Golfing Great David Graham 'Plays It As it Lies' in Life and on the Greens

"Play it as it lies" is a cardinal rule in golf, the acceptance of wherever the ball lands -- favorable or not. For golfing great David Graham, with a career of 35 worldwide wins who will be inducted into the World Golf Hall of Fame in July, the phrase takes on a philosophic meaning.

A native of Australia who now lives in Dallas, Graham rose to the top of the game, winning the 1979 PGA Championship and then the U.S. Open in 1981, where his final round went down in history as one of the best ever of a major championship. (His 1981 victory at Merion Golf Club also landed him on the cover of Sports Illustrated.)

Then, in 2004, during a senior tour event, congestive heart failure took it all away. "You go from having this wonderful life in a competitive environment, with good sponsors and doing what you love, to having none of it. That's very difficult," Graham, now 68, said over coffee in snowy Chicago, where he was in town for the Chicago Golf Show, at which he appears with his good friend and fellow golfing champion Lee Trevino.

While in the midst of treatment, Graham saw a television commercial for St. Jude's Children's Research Hospital, which treats children with cancer and other life-threatening conditions. As he recalled, "A little 6-year-old girl in the commercial was asked, 'How can you be so happy?' Her answer was, 'I can feel happy or I can feel sad. I choose to feel happy.' I imagine that spoke to a lot of people and not just me."

Graham discovered golf at the age of 12 when he first picked up a club -- a left-handed one, even though he's naturally right-handed. By the time he was 14, Graham had left school and landed a job as the number two assistant at the Riverdale Golf Club in Melbourne, Australia. Early one evening, Graham was at the driving range after the golfers had gone when, by chance, head golf pro George Naismith was leaving the club. "He came over and, after watching me hit a couple of shots, told me he didn't think I'd ever be any good swinging left-handed. I had to start playing right-handed. He was a major blessing to me. I never would have succeeded if I had kept playing left-handed."

When asked how difficult it was to make the switch, Graham gave a small smile. "If you want to do something, it's easy to learn. I wanted to get better."

Graham, whom the golf media describe as a "superb technician" on the course, is a role model of tenacity and discipline for anyone in any endeavor, from sports to the arts. "I don't think golfers are born naturally. Some are born with some measure of gift. But they have to learn how to use that gift. It's not God-given that you become a player. Without the right application, the gift is wasted."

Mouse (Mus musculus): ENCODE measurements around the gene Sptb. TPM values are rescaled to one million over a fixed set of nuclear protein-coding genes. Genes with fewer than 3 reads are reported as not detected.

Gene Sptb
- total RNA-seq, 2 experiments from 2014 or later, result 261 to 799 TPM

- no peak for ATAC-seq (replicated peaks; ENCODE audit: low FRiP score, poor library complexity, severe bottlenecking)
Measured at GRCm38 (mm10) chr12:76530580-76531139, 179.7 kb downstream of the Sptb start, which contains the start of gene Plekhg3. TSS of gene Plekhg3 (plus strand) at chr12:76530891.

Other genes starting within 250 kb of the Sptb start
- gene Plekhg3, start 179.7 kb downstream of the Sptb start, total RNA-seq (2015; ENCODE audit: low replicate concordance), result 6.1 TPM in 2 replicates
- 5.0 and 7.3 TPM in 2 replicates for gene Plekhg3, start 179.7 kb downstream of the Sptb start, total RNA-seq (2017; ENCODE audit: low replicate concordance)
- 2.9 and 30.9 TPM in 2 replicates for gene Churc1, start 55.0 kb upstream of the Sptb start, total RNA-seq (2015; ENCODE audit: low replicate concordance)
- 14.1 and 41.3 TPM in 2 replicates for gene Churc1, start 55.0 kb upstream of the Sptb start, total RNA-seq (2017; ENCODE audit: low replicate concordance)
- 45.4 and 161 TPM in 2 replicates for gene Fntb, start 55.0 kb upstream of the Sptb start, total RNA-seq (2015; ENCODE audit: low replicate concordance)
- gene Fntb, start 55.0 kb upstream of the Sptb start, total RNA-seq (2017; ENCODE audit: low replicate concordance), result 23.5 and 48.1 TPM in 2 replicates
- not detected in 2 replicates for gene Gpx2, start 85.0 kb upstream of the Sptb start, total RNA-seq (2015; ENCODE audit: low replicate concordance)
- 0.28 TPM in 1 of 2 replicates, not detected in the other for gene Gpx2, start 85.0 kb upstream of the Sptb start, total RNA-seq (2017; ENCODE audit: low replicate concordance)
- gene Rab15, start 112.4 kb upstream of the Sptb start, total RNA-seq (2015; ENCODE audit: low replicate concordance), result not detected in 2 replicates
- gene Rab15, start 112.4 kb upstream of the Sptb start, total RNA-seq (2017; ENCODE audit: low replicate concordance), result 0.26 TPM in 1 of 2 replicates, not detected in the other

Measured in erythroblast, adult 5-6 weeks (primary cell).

By the time he was about 21, Graham was on the Asian tour, where he learned the ways of competitive golf, but found it hard to make a living. The American tour was the place to be, which meant living in Australia was not an option. Graham and his wife, Maureen (they've been married for 45 years and he credits her for making his golf career possible), moved to the U.S., starting out in Florida where he became good friends with Jack Nicklaus, and then moved to Dallas. Graham's first PGA victory was the 1972 Cleveland Open. He amassed a total of eight PGA Tour titles.

Asked about the 1981 U.S. Open win, Graham spoke not one bragging word about the victory -- not even the final round when he shot a 67, which the legendary Ben Hogan called the finest round of golf he'd ever witnessed. "All the stars aligned," Graham said humbly. "A lot of players have played incredibly good rounds of golf. But some are on a Thursday or a Friday [early in a tournament], or are not played on a prestigious course. Some are not seen on TV. Mine was on a Sunday at Merion and at the U.S. Open."

While Merion was an obvious high point, Graham labeled another tournament "one of my greatest experiences": The Warrior Open, a 36-hole golf tournament hosted by former president George W. Bush in Dallas, which featured professional golfers and wounded U.S. service members, many of whom had lost limbs and still played a good round of golf. "You don't really comprehend where that strength comes from," Graham said.

Perhaps, though, Graham knows better than most, having had to give up competitive golf. But he is far from forgotten as the sport honors him with a Hall of Fame induction. "It's a way in which your peers and the powers-that-be in golf can bestow on you golf's highest honor," he said, and then adds: "It's the culmination of a lot of hard work."

David Graham with a copy of the 1981 Sports Illustrated cover after his U.S. Open victory: